In 976 AD the Persian encyclopedist Muhammad ibn Ahmad al-Khwarizmi, in his Keys of the Sciences, remarked that if, in a calculation, no number appears in the place of tens, then a little circle should be used "to keep the rows". This circle the Arabs called صفر ṣifr, "empty".

with ṣifr being the source of the English word zero (and also cypher).

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+1 for being much more concise than me :) –  Chris Taylor Jun 3 '11 at 8:27
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This is about the words rather than the concept: I'll address only the etymological origin of the words "zero", "cipher", and "nought" in this answer. (Sources: Online Etymology Dictionary and Oxford English Dictionary.)

  • zero: circa 1600, (either from Middle Latin zephirum, or French zéro or its source Italian zero, for *zefiro) in any case from Arabic sifr "cipher", translation of Sanskrit śūnya "empty place, desert, naught".

  • cipher: late 14th century, from Arabic sifr, "zero", literally "empty, nothing", from safara "to be empty", loan-translation of Sanskrit śūnya "empty". (The word "cipher" came to Europe with Arabic numerals. Originally meant "zero", then "any numeral", then (c. 1520s) "coded message". OED: "The Arabic was simply a translation of the Sanskrit name śūnya, literally ‘empty’."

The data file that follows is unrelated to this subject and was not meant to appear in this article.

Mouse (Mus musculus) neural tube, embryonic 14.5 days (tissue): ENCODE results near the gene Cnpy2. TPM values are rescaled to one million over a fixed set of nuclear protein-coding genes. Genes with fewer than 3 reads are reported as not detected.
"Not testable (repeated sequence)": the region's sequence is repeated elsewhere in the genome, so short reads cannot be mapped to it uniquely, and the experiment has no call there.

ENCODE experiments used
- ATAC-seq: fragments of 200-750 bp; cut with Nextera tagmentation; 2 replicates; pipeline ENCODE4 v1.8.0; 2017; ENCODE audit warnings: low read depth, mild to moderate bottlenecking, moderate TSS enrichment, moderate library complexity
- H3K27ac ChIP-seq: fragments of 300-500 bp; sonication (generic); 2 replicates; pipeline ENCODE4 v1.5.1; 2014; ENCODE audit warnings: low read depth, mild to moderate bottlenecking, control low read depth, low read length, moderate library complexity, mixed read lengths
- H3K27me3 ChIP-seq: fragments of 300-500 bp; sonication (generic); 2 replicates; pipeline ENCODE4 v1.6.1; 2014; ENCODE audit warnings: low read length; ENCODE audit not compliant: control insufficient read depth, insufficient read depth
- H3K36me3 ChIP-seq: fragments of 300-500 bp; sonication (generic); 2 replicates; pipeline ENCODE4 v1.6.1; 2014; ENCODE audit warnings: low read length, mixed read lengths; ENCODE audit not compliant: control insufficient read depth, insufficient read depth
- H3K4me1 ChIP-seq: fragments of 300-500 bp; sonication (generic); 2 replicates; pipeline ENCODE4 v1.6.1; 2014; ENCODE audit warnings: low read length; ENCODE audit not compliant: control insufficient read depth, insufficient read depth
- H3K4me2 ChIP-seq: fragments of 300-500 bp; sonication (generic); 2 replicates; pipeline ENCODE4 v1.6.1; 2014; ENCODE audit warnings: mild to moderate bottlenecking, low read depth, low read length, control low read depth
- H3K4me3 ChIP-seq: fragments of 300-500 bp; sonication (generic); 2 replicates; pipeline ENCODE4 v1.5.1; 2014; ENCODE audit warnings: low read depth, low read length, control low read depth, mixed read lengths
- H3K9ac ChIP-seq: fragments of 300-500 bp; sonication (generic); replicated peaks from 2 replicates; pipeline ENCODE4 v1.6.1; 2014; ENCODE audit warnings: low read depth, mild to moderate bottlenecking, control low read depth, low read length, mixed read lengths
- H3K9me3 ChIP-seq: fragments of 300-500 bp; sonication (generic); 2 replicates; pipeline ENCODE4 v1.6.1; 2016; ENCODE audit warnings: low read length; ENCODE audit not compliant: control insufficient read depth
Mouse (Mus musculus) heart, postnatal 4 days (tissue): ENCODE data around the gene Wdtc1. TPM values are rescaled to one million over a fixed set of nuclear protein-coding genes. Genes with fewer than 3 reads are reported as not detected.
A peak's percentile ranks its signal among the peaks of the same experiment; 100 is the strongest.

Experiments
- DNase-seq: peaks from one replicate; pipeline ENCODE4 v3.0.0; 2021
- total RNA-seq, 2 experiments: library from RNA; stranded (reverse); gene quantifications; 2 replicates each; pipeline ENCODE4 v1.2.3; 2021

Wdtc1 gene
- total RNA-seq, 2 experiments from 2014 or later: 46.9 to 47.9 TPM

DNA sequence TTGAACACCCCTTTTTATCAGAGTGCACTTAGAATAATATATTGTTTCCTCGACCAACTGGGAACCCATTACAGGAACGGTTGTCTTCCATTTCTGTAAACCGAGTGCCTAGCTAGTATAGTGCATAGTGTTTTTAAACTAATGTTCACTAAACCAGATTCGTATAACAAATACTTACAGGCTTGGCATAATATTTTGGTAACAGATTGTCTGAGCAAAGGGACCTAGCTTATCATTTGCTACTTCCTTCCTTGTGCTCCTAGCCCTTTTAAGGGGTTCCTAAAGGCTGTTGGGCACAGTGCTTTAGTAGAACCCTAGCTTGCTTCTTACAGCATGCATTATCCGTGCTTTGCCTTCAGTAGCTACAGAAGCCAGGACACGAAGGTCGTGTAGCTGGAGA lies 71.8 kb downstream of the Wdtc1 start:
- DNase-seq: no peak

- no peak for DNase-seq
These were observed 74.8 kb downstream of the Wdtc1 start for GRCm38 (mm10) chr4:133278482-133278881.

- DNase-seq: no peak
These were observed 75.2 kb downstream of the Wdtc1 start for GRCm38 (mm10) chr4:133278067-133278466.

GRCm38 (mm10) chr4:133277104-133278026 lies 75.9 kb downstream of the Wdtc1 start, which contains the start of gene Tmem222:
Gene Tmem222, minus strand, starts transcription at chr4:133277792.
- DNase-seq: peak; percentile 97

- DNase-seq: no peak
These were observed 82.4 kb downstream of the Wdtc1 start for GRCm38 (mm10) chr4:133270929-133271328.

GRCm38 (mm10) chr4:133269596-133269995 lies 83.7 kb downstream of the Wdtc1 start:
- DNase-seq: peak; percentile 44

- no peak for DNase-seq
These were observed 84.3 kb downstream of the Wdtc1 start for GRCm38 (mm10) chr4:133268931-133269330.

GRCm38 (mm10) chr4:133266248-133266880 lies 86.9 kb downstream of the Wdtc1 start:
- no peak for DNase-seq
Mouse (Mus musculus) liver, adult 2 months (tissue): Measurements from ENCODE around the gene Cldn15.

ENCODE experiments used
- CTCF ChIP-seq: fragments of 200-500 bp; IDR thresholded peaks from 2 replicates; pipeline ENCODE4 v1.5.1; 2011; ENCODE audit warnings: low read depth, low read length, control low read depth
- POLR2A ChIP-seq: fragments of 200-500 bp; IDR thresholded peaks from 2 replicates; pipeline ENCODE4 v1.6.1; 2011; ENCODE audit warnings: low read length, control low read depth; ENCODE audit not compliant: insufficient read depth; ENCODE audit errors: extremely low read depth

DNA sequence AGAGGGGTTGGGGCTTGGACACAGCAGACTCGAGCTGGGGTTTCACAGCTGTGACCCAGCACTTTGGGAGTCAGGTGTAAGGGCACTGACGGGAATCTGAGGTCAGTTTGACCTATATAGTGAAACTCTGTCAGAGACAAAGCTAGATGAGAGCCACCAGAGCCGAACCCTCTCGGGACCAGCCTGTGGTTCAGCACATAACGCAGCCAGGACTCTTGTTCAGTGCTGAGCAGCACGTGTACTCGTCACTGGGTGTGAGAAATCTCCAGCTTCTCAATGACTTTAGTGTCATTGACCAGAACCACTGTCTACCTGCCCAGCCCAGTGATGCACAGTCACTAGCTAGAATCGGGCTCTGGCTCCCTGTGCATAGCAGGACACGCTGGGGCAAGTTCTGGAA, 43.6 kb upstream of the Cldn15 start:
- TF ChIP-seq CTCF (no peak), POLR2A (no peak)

• nought: variant of naught which means "nothing". The meaning of "zero, cipher" is only from the early 15th century. (?c1425 Crafte Nombrynge in R. Steele The Earliest Arithmetics in English. (1922) 20: "A 0 is noȝt, And twyes noȝt is but noȝt.")

So these sources seem to agree that:

  • In Sanskrit, the word for "empty" (śūnya) was used for zero.
  • Correspondingly when translating into Arabic, the word sifr was coined out of the word safara, meaning "to be empty", and used for zero.
  • Cipher/*zero* was imported into English, or, similar to the passing from Sanskrit to Arabic, the existing word for "nothing" (nought) was used for zero.
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  • A really nice "little" book that you might be interested in is:

    The Nothing That Is: A Natural History of Zero, written by Robert Kaplan, (1999, Oxford University Press).

    The link will take you to Amazon.com, where you can "Look Inside" for a sample from the book, or to peruse the table of contents, etc. I found it to be quite entertaining and informative.

  • One other book that comes to mind is:

    Zero: The Biography of a Dangerous Idea by Charles Seife.

    The link here, too, is to Amazon.com, and you can "Look Inside" this book, as well, to determine if this book is of interest.

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"Kaplan suggests that the circular symbol arose from the depression left by a counting stone removed from sand." –  Dan Brumleve Jun 3 '11 at 23:09
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The second book, Zero: The Biography of a Dangerous Idea, was very enjoyable. I read it before I even "liked" math in high school -- I highly recommend it! –  Jeff Jun 4 '11 at 3:19